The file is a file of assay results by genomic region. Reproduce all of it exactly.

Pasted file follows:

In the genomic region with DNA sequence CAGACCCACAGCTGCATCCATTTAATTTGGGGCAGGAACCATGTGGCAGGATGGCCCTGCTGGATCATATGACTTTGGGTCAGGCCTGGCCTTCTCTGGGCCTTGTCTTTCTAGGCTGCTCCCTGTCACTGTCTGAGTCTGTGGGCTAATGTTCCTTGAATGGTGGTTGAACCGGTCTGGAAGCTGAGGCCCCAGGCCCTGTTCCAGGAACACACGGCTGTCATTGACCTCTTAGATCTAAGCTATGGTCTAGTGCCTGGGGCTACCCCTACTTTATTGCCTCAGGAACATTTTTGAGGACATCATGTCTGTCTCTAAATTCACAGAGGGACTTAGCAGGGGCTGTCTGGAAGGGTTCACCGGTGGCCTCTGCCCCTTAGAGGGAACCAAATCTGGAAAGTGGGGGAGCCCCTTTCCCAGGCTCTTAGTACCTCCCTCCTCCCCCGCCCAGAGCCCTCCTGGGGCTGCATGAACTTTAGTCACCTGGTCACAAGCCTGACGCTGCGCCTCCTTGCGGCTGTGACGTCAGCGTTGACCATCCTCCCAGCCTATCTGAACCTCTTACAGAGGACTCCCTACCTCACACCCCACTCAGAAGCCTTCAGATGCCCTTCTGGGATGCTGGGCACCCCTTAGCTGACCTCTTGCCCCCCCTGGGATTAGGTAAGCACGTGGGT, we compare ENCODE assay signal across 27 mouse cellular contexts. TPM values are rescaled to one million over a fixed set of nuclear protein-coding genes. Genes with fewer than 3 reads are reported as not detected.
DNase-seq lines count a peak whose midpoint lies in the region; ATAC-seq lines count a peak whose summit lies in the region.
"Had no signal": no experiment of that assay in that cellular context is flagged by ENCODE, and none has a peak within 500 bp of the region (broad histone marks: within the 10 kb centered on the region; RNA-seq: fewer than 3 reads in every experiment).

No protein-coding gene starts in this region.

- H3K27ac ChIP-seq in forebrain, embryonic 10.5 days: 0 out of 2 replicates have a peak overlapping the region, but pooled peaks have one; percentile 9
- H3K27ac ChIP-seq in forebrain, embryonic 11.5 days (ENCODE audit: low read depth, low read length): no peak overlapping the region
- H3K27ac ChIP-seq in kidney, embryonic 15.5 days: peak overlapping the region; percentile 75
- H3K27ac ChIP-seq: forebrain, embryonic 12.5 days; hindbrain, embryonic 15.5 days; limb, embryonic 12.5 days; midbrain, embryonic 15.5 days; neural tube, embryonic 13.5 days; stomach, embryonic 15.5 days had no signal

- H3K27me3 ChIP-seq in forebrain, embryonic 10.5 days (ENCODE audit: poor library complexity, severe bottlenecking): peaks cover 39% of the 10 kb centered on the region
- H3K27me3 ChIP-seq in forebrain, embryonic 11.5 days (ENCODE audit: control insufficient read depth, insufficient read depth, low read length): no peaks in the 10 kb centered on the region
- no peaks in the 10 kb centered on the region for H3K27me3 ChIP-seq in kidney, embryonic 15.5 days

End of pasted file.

In the genomic region with DNA sequence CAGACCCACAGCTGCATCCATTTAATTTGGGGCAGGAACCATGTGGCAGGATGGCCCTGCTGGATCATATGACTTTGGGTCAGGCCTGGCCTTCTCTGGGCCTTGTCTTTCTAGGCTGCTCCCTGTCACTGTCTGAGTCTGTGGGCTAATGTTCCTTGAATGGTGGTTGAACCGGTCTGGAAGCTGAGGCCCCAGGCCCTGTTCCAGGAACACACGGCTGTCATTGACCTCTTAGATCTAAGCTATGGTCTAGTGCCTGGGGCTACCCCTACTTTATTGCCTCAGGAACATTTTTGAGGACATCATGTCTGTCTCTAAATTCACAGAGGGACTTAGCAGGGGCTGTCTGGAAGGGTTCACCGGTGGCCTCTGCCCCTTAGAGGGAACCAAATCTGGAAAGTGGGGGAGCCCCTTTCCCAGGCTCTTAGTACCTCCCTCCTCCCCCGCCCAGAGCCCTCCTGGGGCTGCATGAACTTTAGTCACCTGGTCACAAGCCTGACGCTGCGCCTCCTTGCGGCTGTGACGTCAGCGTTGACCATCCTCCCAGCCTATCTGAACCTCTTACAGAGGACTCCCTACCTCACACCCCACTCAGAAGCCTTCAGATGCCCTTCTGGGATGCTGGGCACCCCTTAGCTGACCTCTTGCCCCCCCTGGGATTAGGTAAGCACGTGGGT, we compare ENCODE assay signal across 27 mouse cellular contexts. TPM values are rescaled to one million over a fixed set of nuclear protein-coding genes. Genes with fewer than 3 reads are reported as not detected.
DNase-seq lines count a peak whose midpoint lies in the region; ATAC-seq lines count a peak whose summit lies in the region.
"Had no signal": no experiment of that assay in that cellular context is flagged by ENCODE, and none has a peak within 500 bp of the region (broad histone marks: within the 10 kb centered on the region; RNA-seq: fewer than 3 reads in every experiment).

No protein-coding gene starts in this region.

- H3K27ac ChIP-seq in forebrain, embryonic 10.5 days: 0 out of 2 replicates have a peak overlapping the region, but pooled peaks have one; percentile 9
- H3K27ac ChIP-seq in forebrain, embryonic 11.5 days (ENCODE audit: low read depth, low read length): no peak overlapping the region
- H3K27ac ChIP-seq in kidney, embryonic 15.5 days: peak overlapping the region; percentile 75
- H3K27ac ChIP-seq: forebrain, embryonic 12.5 days; hindbrain, embryonic 15.5 days; limb, embryonic 12.5 days; midbrain, embryonic 15.5 days; neural tube, embryonic 13.5 days; stomach, embryonic 15.5 days had no signal

- H3K27me3 ChIP-seq in forebrain, embryonic 10.5 days (ENCODE audit: poor library complexity, severe bottlenecking): peaks cover 39% of the 10 kb centered on the region
- H3K27me3 ChIP-seq in forebrain, embryonic 11.5 days (ENCODE audit: control insufficient read depth, insufficient read depth, low read length): no peaks in the 10 kb centered on the region
- no peaks in the 10 kb centered on the region for H3K27me3 ChIP-seq in kidney, embryonic 15.5 days